When a newspaper releases information about a murder, they don’t just cover the basics. Every single uncomfortable detail about it is included, and it’s completely unnecessary.
As podcasts and longform journalism continue to dive deeper into people’s lives to create juicier content for readers, they often do so without permission from the subjects of their investigations. That’s where journalistic integrity starts to dissipate.
Pushing the details of disturbing content has become common in a variety of media outlets, and it speaks to the increasingly voyeuristic society we’re living in. It’s something I was finally able to understand clearly over the winter break after listening to the incredibly popular podcast “S-Town.”
Downloaded 40 million times since its release last March, this podcast explores the secret life of an Alabaman named John B. McLemore following his unexpected death. The justification for the podcast is skimmed over, with the host briefly citing McLemore’s atheism and a previously alleged murder in his town as the clearest reason for stepping deeply into the subject’s personal life. The overwhelming response to deep, personal investigations into the troubled lives of others has been immense — it’s what has allowed a podcast like “S-Town” to flourish.
Though it’s not new to see that people love dramatic content, the bar continues to be raised in regards to what’s considered popular and entertaining. And with that bar rising, the push for more exploitative material will continue.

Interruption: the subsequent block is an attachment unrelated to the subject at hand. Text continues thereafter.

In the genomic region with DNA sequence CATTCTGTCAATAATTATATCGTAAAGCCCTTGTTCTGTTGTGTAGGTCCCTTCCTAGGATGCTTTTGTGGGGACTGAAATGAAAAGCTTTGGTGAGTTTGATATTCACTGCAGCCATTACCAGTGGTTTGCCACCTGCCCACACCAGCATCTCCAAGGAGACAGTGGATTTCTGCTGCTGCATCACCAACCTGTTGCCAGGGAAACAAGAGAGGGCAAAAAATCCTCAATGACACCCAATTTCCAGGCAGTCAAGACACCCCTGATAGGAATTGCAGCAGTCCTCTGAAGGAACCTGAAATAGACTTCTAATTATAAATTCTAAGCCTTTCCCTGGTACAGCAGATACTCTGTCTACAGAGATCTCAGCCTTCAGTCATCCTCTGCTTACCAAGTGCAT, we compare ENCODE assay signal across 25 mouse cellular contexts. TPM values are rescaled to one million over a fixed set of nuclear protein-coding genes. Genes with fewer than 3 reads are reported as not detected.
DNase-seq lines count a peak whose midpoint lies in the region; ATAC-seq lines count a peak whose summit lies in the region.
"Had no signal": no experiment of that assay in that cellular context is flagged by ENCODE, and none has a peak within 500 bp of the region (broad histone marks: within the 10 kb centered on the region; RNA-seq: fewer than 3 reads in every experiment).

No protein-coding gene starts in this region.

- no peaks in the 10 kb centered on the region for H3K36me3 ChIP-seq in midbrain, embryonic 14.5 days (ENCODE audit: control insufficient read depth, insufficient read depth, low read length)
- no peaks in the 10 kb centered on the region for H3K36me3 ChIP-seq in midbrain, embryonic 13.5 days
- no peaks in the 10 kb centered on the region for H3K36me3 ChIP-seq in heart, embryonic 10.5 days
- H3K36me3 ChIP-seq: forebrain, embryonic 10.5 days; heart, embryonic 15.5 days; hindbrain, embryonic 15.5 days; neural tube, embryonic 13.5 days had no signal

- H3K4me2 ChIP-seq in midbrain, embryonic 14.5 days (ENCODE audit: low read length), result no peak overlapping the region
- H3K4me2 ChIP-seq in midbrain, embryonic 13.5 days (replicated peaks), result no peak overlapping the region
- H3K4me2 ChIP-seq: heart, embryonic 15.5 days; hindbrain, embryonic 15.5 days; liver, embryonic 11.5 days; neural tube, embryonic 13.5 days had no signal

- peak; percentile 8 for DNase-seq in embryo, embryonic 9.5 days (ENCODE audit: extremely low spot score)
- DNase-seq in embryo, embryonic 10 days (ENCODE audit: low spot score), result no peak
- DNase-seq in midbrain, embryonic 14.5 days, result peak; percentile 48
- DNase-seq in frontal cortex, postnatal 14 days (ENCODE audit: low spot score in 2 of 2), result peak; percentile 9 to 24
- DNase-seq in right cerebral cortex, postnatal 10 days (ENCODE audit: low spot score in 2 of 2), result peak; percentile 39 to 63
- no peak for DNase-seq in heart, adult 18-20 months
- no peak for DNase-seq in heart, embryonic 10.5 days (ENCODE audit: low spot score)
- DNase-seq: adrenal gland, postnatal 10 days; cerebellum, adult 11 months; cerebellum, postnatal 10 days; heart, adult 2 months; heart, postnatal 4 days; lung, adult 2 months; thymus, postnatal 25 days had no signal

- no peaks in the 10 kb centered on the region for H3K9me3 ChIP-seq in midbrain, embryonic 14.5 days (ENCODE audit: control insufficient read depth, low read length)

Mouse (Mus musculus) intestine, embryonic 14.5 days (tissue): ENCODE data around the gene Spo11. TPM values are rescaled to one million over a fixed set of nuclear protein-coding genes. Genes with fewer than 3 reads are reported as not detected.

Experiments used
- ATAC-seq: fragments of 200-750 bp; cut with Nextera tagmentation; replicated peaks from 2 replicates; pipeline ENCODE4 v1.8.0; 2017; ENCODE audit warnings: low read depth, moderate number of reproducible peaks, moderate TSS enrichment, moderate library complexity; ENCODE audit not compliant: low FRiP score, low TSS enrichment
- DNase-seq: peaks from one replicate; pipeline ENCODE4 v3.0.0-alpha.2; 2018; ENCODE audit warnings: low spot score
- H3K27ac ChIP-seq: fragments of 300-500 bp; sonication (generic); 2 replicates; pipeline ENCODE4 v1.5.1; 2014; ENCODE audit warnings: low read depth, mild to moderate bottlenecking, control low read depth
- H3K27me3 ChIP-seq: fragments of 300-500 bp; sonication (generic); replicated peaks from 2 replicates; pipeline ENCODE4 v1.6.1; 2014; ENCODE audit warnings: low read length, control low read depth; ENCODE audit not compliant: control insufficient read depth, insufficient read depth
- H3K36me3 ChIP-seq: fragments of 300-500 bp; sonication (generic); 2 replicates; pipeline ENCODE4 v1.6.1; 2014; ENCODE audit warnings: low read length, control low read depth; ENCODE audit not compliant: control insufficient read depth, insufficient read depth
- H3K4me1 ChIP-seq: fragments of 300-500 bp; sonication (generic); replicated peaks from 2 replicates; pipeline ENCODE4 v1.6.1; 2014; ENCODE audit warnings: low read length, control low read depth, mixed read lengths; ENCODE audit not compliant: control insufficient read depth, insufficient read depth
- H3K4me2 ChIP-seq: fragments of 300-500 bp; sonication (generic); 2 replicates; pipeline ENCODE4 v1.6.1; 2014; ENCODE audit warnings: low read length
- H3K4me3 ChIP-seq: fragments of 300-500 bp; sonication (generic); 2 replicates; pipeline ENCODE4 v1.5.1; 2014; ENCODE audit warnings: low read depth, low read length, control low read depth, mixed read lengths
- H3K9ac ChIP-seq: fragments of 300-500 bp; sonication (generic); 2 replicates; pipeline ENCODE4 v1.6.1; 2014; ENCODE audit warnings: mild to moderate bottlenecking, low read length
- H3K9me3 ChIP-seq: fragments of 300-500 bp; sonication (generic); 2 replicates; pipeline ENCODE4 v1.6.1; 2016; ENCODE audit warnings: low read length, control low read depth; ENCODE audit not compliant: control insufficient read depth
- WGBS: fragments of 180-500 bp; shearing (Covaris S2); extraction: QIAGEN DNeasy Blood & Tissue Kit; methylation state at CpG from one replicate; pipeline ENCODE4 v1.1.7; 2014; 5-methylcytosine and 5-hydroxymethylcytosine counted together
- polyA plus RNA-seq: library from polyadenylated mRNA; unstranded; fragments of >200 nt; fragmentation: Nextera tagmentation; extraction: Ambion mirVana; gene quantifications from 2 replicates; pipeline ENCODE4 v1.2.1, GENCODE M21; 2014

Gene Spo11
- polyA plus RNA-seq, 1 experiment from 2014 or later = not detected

Living in a world where entertainment and media is more accessible than ever, we must begin to question the types of media we consume. While listening to “S-Town,” I started to ask myself if I deserved to know such personal information about McLemore. Why was it relevant? The answers weren’t redeeming.
There’s a distinct difference between relevant details and voyeuristic media. When media is published to inform and contribute significant information to our society, it can maintain a moral standard. But when the story intrudes needlessly on the personal lives of those involved, giving overtly explicit details for the purposes of entertaining the readers or listeners, it becomes unnecessarily intrusive.
Journalism exists to inform and contribute to society. But when it exploits the lives of others to entertain readers, its integrity is compromised.
Matt is The Journal’s Assistant Sports Editor. He’s a second-year English major.
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